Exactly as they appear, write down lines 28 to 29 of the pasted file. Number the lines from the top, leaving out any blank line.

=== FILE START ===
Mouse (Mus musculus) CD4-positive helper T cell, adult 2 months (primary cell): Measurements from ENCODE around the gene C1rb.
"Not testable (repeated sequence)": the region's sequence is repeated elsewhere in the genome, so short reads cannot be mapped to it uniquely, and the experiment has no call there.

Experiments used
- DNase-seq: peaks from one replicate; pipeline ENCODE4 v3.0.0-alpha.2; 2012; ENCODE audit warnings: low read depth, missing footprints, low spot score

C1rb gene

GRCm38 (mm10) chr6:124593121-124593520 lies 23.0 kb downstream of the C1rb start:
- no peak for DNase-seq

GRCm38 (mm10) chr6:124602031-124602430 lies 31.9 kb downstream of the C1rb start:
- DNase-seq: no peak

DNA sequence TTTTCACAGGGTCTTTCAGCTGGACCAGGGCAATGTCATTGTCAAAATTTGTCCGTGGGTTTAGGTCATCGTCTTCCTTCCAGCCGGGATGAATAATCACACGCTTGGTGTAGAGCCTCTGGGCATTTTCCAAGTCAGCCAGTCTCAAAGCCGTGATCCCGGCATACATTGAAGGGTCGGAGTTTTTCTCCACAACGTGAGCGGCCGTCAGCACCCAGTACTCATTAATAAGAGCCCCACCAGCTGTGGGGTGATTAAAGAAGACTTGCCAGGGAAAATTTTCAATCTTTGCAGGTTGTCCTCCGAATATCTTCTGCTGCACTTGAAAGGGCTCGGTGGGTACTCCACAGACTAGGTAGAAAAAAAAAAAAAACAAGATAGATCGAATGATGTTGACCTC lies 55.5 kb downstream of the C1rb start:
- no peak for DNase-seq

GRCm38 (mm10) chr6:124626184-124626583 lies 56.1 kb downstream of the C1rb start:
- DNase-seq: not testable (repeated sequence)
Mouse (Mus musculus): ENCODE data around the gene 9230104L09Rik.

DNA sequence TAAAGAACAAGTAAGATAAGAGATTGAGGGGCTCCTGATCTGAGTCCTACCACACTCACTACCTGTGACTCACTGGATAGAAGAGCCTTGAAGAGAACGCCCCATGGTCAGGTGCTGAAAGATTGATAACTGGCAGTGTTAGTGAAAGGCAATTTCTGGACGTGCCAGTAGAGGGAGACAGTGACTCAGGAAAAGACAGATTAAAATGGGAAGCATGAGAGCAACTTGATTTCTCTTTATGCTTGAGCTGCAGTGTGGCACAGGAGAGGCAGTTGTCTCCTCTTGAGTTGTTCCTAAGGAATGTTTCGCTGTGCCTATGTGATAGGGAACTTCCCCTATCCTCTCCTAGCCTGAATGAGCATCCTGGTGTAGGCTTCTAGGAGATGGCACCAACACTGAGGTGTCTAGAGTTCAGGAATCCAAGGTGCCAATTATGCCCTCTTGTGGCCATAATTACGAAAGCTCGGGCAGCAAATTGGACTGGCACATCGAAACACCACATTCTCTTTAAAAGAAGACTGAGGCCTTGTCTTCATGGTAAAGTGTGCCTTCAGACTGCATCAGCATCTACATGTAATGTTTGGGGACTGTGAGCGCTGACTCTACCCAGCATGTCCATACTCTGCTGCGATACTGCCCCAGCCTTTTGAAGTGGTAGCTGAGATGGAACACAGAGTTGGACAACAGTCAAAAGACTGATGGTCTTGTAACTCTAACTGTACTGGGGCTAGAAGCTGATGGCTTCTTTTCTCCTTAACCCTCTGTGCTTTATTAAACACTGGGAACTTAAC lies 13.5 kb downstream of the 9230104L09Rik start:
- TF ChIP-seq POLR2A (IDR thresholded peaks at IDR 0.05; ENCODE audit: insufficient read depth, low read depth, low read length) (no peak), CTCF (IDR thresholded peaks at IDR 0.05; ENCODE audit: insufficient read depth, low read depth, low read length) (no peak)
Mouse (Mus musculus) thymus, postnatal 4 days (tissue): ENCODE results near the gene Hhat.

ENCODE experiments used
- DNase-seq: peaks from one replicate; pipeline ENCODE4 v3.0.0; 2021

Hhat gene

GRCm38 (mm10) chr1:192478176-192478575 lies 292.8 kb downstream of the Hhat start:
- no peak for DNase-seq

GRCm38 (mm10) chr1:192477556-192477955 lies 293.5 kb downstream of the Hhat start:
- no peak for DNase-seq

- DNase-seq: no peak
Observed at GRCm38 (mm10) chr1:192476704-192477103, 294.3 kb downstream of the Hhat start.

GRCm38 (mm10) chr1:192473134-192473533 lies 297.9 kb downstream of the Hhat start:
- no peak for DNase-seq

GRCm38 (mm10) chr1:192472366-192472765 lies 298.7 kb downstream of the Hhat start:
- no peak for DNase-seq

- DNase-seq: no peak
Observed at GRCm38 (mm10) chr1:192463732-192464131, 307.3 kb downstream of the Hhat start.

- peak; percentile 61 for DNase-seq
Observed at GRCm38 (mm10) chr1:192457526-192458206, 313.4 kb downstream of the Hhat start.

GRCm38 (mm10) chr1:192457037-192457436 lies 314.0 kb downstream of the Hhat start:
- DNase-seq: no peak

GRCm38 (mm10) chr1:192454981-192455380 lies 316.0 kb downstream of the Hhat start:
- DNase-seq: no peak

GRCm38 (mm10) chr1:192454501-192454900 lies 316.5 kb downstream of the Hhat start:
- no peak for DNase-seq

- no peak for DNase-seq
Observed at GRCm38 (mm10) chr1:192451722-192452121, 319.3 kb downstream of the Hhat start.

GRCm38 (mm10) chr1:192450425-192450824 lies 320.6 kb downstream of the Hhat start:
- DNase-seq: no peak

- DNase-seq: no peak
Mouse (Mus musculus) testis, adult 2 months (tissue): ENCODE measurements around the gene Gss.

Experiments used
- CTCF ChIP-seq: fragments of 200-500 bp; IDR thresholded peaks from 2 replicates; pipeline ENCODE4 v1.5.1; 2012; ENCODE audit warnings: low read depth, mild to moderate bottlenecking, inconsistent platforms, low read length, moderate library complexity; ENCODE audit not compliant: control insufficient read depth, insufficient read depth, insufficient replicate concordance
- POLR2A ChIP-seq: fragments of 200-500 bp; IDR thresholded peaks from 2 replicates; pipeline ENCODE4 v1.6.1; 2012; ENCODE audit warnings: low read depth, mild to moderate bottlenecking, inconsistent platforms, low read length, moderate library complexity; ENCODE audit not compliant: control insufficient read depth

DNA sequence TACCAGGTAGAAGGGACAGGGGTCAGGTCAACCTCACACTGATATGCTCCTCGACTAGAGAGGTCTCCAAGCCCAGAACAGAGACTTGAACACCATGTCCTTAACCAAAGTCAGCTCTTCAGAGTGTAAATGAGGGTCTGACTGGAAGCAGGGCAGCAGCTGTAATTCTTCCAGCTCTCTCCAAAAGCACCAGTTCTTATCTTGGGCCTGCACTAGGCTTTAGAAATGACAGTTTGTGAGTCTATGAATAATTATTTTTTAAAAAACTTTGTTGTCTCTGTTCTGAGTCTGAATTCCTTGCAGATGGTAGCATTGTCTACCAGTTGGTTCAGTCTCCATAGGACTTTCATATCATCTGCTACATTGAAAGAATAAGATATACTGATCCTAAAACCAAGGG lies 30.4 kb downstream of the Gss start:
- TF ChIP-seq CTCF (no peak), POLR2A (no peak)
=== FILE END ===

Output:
- no peak for DNase-seq

GRCm38 (mm10) chr1:192472366-192472765 lies 298.7 kb downstream of the Hhat start: